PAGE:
On The Leash

I suspect that our weekend morning walks around Schiller Park are a bit less enjoyable for Betty. 

On our weekday morning walks, which typically occur at around 6 a.m., there are, at most, one or two other dogs that we encounter, and often we see no other dogs at all. 

On our weekend morning walks, on the other hand, we walk a bit later, and usually there are lots of other dogs out — some walking, some playing fetch with their human pals, and some frolicking with other dogs.  Betty is always alert to the dogs that are running free, and I sometimes entertain the notion of letting her off the leash to roam a bit.  She’s not specifically trained for that, however, and I just don’t want to take the chance that she’s going to run off and get into some kind of trouble.  So I keep the leash on, and we walk forward instead.

The weekend walks get tougher when, as happened this morning, some thoughtless person lets an untrained dog loose and the dog charges up to every other dog in the park — including Betty.  It’s unnerving to have a canine of unknown provenance run up to you and your dog with uncertain intentions.  Most dogs are friendly and just want to do the sniff routine, but there have been incidents at Schiller Park where dogs have attacked each other and done some serious damage, to the horror of owners and bystanders.  That’s why the park has a policy that, if you can’t exercise immediate control over your dog by verbal commands, you need to keep the dog on a leash . . . period.  Since there aren’t a lot of verbal command dogs, that means most dogs should be kept on a leash.

But, what’s the social protocol for what to do when some irresponsible person ignores that common-sense rule?  In today’s encounter, the owner of the roaming dog was some older woman who didn’t seem at all troubled by her failure to follow the rules and the fact that her dog was misbehaving and racing up to every other dog in the park.  Should the leashed dog owner say something, or is that crossing an improper line?  I have no desire to lecture people on following the rules, but how else are the rules going to have an impact?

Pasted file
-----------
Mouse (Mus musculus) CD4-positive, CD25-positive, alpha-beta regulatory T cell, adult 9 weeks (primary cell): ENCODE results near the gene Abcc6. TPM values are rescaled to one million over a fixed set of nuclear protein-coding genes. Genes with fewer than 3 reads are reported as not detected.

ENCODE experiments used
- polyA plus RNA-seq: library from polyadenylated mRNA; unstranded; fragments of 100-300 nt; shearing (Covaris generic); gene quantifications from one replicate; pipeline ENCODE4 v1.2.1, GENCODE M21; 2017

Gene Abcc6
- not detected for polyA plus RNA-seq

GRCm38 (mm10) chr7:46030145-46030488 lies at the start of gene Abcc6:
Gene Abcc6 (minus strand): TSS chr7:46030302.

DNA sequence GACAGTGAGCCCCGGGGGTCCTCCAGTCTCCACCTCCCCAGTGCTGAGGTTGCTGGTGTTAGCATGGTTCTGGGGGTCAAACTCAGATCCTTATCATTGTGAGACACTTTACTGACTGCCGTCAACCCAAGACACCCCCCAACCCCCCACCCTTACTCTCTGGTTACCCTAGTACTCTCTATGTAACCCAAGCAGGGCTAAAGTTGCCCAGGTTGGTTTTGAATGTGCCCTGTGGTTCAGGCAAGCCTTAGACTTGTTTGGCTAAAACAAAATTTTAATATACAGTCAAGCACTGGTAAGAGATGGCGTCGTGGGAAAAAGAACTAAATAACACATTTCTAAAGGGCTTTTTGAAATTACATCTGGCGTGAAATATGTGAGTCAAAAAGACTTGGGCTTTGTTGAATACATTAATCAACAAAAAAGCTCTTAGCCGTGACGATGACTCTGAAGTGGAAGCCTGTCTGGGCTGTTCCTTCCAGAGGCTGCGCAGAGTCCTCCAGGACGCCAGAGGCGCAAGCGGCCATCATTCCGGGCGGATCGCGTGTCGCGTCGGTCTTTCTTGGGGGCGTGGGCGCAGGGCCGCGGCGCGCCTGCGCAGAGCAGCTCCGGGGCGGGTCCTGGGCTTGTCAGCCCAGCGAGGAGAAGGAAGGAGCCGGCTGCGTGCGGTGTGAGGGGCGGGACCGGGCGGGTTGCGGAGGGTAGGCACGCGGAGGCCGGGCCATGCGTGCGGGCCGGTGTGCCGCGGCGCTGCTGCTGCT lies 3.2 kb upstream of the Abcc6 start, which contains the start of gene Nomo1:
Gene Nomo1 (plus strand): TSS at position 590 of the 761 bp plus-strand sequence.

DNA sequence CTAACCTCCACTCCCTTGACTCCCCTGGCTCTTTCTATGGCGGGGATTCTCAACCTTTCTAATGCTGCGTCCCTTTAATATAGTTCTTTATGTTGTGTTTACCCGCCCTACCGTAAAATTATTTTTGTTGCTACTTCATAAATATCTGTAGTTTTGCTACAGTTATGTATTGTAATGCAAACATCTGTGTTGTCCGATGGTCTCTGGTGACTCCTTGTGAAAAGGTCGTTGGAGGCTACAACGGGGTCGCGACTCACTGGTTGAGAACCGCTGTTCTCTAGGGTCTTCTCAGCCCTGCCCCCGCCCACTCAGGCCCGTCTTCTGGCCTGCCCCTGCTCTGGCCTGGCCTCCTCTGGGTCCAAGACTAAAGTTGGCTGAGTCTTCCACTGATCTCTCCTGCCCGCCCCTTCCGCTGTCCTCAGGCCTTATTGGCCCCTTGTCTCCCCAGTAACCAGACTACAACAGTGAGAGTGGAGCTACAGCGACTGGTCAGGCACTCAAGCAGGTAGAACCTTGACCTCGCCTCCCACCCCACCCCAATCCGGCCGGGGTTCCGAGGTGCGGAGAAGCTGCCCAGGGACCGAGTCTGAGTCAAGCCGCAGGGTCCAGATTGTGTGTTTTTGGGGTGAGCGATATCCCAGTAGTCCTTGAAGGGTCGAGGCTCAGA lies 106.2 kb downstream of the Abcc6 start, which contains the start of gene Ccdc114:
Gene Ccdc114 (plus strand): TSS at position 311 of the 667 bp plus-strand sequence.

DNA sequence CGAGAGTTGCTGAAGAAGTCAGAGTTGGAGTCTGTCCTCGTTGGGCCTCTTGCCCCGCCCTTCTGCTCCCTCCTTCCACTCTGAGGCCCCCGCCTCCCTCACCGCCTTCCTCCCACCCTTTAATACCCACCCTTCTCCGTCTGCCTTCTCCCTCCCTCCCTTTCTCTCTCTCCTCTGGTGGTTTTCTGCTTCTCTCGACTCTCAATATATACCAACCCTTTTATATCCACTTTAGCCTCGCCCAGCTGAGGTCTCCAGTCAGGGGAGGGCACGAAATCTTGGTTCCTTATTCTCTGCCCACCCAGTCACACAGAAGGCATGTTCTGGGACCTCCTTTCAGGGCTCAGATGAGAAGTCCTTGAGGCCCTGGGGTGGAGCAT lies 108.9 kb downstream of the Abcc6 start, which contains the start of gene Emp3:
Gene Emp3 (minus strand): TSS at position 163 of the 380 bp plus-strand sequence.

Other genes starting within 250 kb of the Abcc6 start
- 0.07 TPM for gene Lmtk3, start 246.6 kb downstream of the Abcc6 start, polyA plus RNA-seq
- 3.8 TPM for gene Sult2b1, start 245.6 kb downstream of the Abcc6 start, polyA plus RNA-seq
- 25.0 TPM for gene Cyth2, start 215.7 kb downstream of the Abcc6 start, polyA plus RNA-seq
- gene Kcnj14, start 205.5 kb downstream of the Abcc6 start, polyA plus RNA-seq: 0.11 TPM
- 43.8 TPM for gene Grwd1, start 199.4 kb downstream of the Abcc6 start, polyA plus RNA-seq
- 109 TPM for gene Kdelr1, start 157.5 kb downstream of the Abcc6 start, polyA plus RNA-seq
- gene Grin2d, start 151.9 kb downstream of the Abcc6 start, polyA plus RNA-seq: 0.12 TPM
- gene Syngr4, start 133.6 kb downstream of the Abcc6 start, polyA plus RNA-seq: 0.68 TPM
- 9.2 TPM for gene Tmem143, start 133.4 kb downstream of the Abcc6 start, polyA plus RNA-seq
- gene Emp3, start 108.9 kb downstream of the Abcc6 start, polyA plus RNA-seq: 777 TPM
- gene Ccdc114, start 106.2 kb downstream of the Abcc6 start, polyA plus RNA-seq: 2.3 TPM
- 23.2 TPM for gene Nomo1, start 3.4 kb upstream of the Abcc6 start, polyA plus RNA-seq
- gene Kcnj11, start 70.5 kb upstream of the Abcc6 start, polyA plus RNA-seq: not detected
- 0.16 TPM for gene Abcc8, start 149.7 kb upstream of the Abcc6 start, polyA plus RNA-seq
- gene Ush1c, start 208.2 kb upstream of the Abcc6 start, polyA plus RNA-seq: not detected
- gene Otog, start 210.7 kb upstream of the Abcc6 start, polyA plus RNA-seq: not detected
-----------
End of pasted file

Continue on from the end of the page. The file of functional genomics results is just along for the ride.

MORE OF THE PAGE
It makes me wish that some dog owners could be put on a leash, too. 

Creamer Bias

When I was on the road recently, I got up very early, as usual, fixed myself a cup of coffee on the in-room coffee machine, and was immediately subjected to a little noticed form of discrimination:  creamer bias.

Creamer bias afflicts those of us who like cream in our coffee.  The hotel chains that have in-room coffee makers typically will provide little cellophane-wrapped packets of coffee-related items, with sugar, creamer, a coffee stir straw, and a tiny napkin.  And that’s where the bias comes in. 

The coffee service packets inevitably include plenty of sugar options.  There are always at least two sugar packets, plus multiple faux sugar “sweetener” alternatives.  The coffee packet at the New York City hotel I stayed at recently, pictured above, included no fewer than six sugar-related items:  two “sugar in the raw,” two standard sugar, and two sweetener packets.  That’s six packets to satisfy the coffee sweet tooth.  Six!  Really?  You could bake a cake with that much sugar! 

And yet, in studied contrast, the coffee packet included one measly pouch of artificial creamer.  You can’t even get halfway to pleasant cafe au lait territory with that meager offering.  That’s a 6-1 ratio in favor of the sugarholics over the creamer crowd.

And have you ever thought about what happens to all of the unused packets of coffee items when you tear open the cellophane and use whatever suits your taste?  Unless you are using it all, there are bound to be multiple packs left over.  What happens to them?  Are they recycled somehow, or does the cleaning service just sweep them into the trash?

Hotels are changing what they are doing to be more environmentally sensitive, which I applaud.  I think it is high time that the sensitivity process move beyond shampoo delivery systems to the in-room coffee service.  I say it’s time to ditch the cellophane wrappers, can the stirrers that people can do without, eliminate the skimpy napkin, and offer creamer and sugar in packets that are kept in a decorative container next to the coffee maker.  And while they’re at it, how about evening up the creamer and sugar offerings to finally address the rampant creamer bias — or at least dialing the bias back from a 6-1 to a 2-1 ratio?